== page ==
2) Write what you want to. Don’t be swayed by what the market says it wants, because it’s always changing.
3) ENJOY what you’re writing. If you have fun putting it on the page, your readers will have fun lifting it off

Can you name a couple of your favourite books and what is what that you enjoyed or found inspiring about them?

‘The Magic Army’ by Leslie Thomas. It’s poignant, funny and the writing is amazing. It’s essentially a novel about the US army arriving in southern England prior to the Normandy invasion, their effect on the community. I read it years ago and it has stayed with me. He also wrote ‘Virgin Soldiers’ and ‘The Adventures of Goodnight & Loving’. He was a great storyteller.
‘Enter the Saint’ by Leslie Charteris, was the first adult book I ever read, aged 8. Charteris had a great command of language and a lot of the words went over my head at that age, but I loved the stories and it was this and his other books that first set me on the path of wanting to be a writer. I have lots of other favourites, but these two stand out as being the ones to best answer you question.

Where do the main sources of inspiration for your work come from?

Generally, I wish I knew. It can be any number of things from snippets of news, fragments of books or films that set me off thinking about a possible story – anything. But ‘Rocco and the Nightingale’ is probably one of the few I can put my finger on because it and the other four Rocco books arose out of wanting to try writing a crime novel based in France, where I went to school back in the 1960s. It meant using a place, people and atmosphere that I had lived through, so was undoubtedly closer to me than all my other books, which are (mostly) spy thrillers and set in various different locales.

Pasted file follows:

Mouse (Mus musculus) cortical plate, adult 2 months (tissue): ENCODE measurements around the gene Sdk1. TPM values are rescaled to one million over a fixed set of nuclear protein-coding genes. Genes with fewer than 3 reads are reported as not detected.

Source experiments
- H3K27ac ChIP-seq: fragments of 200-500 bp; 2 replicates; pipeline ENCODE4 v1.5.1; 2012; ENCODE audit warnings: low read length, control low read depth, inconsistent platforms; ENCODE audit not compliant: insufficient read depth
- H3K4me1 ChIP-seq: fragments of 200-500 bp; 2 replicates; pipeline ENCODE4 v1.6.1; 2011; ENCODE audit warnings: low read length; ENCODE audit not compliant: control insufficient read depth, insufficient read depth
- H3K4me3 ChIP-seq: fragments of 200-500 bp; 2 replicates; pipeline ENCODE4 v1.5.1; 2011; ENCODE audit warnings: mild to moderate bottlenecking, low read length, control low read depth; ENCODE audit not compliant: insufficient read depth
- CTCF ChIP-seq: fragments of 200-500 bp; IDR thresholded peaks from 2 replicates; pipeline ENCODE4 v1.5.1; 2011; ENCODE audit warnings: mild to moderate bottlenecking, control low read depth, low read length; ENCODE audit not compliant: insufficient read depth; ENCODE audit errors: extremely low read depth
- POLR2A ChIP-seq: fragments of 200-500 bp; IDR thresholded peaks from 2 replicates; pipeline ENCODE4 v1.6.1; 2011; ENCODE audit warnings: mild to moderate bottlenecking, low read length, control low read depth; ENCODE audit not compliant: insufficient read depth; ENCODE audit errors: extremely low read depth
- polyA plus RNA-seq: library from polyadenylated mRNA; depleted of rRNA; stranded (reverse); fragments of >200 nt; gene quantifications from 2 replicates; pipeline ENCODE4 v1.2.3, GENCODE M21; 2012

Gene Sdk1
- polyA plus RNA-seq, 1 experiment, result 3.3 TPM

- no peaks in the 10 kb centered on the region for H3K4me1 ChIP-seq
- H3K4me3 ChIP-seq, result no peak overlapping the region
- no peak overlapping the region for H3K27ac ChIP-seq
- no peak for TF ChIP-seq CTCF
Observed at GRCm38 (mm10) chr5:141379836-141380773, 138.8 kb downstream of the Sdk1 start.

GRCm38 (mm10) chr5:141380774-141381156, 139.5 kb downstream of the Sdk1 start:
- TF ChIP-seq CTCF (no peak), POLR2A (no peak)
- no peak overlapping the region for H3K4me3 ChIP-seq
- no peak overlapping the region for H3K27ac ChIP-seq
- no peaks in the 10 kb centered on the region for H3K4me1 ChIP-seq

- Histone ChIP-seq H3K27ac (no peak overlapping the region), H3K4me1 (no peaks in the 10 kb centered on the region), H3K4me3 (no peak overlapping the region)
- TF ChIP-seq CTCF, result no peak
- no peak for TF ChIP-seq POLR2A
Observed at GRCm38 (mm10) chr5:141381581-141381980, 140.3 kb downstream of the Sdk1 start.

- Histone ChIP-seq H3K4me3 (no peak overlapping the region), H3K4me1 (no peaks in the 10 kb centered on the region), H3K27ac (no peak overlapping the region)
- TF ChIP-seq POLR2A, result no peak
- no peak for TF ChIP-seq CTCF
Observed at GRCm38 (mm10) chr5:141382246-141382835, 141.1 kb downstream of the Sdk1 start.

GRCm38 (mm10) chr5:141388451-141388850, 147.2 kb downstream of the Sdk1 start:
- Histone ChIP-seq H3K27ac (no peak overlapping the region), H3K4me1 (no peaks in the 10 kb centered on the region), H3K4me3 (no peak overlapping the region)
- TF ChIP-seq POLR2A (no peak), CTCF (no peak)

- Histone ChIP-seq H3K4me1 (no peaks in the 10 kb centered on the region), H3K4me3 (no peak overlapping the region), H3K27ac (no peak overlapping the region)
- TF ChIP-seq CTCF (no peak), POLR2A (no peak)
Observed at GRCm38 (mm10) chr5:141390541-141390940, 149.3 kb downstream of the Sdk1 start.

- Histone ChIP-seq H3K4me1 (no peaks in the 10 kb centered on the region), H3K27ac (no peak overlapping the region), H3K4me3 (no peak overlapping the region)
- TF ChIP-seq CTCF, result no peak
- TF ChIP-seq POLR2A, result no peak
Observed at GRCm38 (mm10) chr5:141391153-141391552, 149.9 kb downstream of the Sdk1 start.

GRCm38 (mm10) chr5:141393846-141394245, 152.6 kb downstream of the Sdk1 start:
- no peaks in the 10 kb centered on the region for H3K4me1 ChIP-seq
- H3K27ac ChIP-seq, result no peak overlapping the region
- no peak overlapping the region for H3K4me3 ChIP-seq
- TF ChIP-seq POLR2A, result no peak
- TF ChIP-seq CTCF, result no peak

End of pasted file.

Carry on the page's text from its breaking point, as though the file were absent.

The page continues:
The only character in the Rocco books based on a real person is Rocco’s elderly next-door neighbour Mme Denis. She resembles uncannily our neighbour at the time, being of an age, immensely kind and welcoming to the village… and a joyful gossip.